Georgetown vs. Syracuse: Orange edge Hoyas in OT to reach Big East final

Get the obvious out of the way first: This was appropriate. If Syracuse and Georgetown will never play each other again in the Big East tournament — and yes, it’s worth crying in your beer about that callous fact — why not play five more minutes? Extend this week, this melancholy and reflective week at Madison Square Garden, by as much as possible.

It might as well end with Georgetown point guard Markel Starks crouched in the corner of the bench and the baseline, tense and helpless, fouled out. It might as well end with Syracuse Coach Jim Boeheim getting a hug from his old rival, former Georgetown coach John Thompson Jr., sharing a laugh. It might as well end with one last heave at the rim, one that caused the entire Garden gathering to inhale, bug-eyed.

Saturday night, the Big East will be put to rest with one final championship game at the Garden, such a fitting and electric stage all these years. But Friday night, Georgetown and Syracuse added one final chapter to their own rivalry, a 58-55 overtime victory ground out by the Orange in the semifinals, one that made up for in intensity what it lacked in artistry — which just might be a phrase that appears on the conference’s tombstone.

“This was just a gritty win,” Boeheim said afterward, using another catchphrase for this event over the past 34 years.

The decisive moments also seamlessly fit in with the event’s history. Syracuse established a four-point lead in overtime on C.J. Fair’s vicious putback dunk. But with 14 seconds left, Georgetown had the ball, down just three. With Starks, the point guard, already fouled out, Georgetown drew up a play to set a screen for Otto Porter Jr., the conference’s player of the year, about whom Boeheim said afterward, “He’s the best all-around player I’ve seen in this league.”

Over the past 33 years, Georgetown and Syracuse have been one of the most contentious rivalries in college basketball, but as Syracuse prepares to leave the Big East conference for the ACC and Georgetown moves to the Catholic 7 next year, former players, coaches, journalists and alumni recall the history of the rivalry. (Jayne Orenstein/The Washington Post)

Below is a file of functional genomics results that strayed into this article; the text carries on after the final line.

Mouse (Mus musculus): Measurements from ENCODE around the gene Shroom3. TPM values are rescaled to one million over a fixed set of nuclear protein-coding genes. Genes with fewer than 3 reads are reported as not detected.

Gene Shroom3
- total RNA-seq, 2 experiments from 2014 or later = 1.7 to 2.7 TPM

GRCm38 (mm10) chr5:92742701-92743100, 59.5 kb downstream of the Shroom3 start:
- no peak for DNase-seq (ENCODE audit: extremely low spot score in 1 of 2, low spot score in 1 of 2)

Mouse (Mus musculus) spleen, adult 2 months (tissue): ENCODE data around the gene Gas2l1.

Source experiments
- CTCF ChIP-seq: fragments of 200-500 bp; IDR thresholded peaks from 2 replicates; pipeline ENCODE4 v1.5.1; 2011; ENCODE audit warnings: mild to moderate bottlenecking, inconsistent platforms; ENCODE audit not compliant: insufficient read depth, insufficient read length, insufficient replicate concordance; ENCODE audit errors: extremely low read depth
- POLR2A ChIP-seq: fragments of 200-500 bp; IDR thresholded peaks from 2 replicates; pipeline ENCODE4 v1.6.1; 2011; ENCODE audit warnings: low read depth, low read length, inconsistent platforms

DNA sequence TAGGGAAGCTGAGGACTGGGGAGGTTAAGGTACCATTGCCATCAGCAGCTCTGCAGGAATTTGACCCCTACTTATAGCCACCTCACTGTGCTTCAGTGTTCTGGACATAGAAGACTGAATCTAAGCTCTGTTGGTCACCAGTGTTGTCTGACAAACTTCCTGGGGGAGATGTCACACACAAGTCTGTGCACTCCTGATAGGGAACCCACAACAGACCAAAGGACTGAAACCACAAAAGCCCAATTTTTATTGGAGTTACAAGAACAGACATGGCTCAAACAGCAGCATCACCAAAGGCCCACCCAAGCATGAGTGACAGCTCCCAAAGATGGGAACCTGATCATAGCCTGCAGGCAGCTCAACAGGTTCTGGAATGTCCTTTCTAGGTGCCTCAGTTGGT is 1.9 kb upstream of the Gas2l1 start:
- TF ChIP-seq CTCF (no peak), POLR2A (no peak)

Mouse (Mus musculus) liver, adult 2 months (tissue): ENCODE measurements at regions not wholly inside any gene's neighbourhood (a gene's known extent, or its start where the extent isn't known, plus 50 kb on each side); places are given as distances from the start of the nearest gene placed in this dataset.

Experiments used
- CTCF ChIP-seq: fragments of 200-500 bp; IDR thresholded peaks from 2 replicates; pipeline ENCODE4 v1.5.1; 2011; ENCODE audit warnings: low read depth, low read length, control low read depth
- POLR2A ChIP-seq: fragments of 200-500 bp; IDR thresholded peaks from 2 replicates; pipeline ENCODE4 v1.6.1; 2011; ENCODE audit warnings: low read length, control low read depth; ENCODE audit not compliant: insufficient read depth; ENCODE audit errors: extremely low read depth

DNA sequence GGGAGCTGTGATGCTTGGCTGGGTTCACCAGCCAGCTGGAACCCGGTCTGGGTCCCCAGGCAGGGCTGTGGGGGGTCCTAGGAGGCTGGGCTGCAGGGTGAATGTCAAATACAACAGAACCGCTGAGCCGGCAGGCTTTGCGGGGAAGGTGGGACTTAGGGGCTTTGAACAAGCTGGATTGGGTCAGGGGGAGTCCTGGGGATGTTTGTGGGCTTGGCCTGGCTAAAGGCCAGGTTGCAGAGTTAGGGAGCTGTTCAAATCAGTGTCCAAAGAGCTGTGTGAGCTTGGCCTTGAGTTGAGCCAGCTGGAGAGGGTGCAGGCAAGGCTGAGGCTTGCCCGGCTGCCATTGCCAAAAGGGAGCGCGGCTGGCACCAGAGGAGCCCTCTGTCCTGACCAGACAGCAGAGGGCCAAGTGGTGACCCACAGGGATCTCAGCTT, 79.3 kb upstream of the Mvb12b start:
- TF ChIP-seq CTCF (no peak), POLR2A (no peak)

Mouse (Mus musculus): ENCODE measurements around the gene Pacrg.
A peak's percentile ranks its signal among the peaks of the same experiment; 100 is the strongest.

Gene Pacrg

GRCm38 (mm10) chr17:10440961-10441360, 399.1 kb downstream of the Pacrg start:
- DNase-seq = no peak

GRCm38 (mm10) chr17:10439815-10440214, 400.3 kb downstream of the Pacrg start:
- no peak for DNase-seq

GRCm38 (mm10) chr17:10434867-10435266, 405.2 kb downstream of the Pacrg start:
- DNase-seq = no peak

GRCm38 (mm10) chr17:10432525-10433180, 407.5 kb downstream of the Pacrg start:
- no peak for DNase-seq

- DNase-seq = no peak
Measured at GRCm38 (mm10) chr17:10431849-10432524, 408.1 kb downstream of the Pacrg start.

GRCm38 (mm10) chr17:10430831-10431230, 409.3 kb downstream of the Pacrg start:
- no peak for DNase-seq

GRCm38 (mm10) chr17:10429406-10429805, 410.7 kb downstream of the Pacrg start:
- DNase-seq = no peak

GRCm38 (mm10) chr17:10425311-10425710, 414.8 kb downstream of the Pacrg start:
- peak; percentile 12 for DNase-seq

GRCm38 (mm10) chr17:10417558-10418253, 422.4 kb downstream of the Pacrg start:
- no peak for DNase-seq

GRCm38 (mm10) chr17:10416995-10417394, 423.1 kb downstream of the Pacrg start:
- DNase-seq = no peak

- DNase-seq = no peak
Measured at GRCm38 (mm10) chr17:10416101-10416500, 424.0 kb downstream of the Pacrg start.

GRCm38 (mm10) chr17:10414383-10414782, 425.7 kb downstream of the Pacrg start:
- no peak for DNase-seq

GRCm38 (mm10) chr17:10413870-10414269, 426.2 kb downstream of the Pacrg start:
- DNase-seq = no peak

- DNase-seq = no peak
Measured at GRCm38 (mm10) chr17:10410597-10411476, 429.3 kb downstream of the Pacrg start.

Heady praise from the only coach who has worked in every single one of these events. But this Syracuse team, like other Syracuse teams — and, indeed, like this conference — is defined by its defense. So when Porter got the ball on the right wing, the Orange was there with a ferocious double-team. The lithe 6-foot-8 Porter tried to slither through, and couldn’t.

“They played it well,” Georgetown Coach John Thompson III said.

Fair came up with the steal, and the orange-clad in the Garden stands, well aware the Hoyas (25-6) had beaten Syracuse (25-8) twice this year, thundered three decades worth of approval.

Neither team shot 40 percent from the floor. Neither team scored 60 points. And no one would trade what they felt pulsing through the Garden.

“We all kind of saw this coming,” said Syracuse forward James Southerland, one of four Orange players in double figures.

In the moments after, reflection on the rivalry and the tournament was difficult for both sides, because Syracuse has the championship game Saturday night against Louisville — which beat Notre Dame, 69-57, in the late semifinal — and Georgetown has a day off too early. “It hurts,” was the best way Starks could put it, and given how hard the two teams played, that was apparent.

Thompson sighed when he mulled it all over.

“Fitting that it went into overtime?” Thompson said. “Yeah, it is. It’s a shame they’re heading down to Tobacco Road for a few dollars more. This is a rivalry that has meant a lot to our program, meant a lot to their program, meant a lot to this conference.

“I could give you my spiel that intercollegiate athletics is going through an evolution, and this is just a part of it. You’ve all heard me say that. But it’s a shame that we will no longer have the same type of relationship.”

Boeheim again said he reflected on his school’s move to the ACC — or, more accurately, its departure from the conference that has defined him — before the game. But asked why Syracuse would leave all this, he said sharply, “This is about football.”

These two schools met in the very first version of this event, back in 1980, a Georgetown win. Before Friday night, they met in the tournament a dozen times after that, four more times in the final. Georgetown won six. Syracuse won six.

And even as the conference expanded — this year’s tournament included schools from Wisconsin and Indiana, from Florida and Kentucky, from Ohio and Illinois — Georgetown and Syracuse were always there. The bow on the rivalry was to have been last Saturday, when the Hoyas hosted the Orange and thumped them, 61-39. Such a blowout didn’t seem a fitting end. Another meeting seemed necessary.

“It meant a lot for us to even get the chance to play against them again,” Syracuse senior Brandon Triche said.

So they wrote more memories. Little-used Syracuse guard Trevor Cooney was “the best player on the floor” in the first half, according to Boeheim, when he scored 10 points. Georgetown stormed back from 11 down, tying it on Jabril Trawick’s free throws with 1 minute 47 seconds left. And with 7.3 seconds left, with Syracuse up two, Fair touched Porter along the sideline and was whistled for a foul. Porter nailed both free throws to force overtime.

It was not over, though, until Trawick’s desperation half-court heave hit off the backboard with a thud. “I thought it was in,” Thompson said. But it wasn’t, and it was over — over Friday night, and over forever.

Barry Svrluga is the national baseball writer for The Washington Post.
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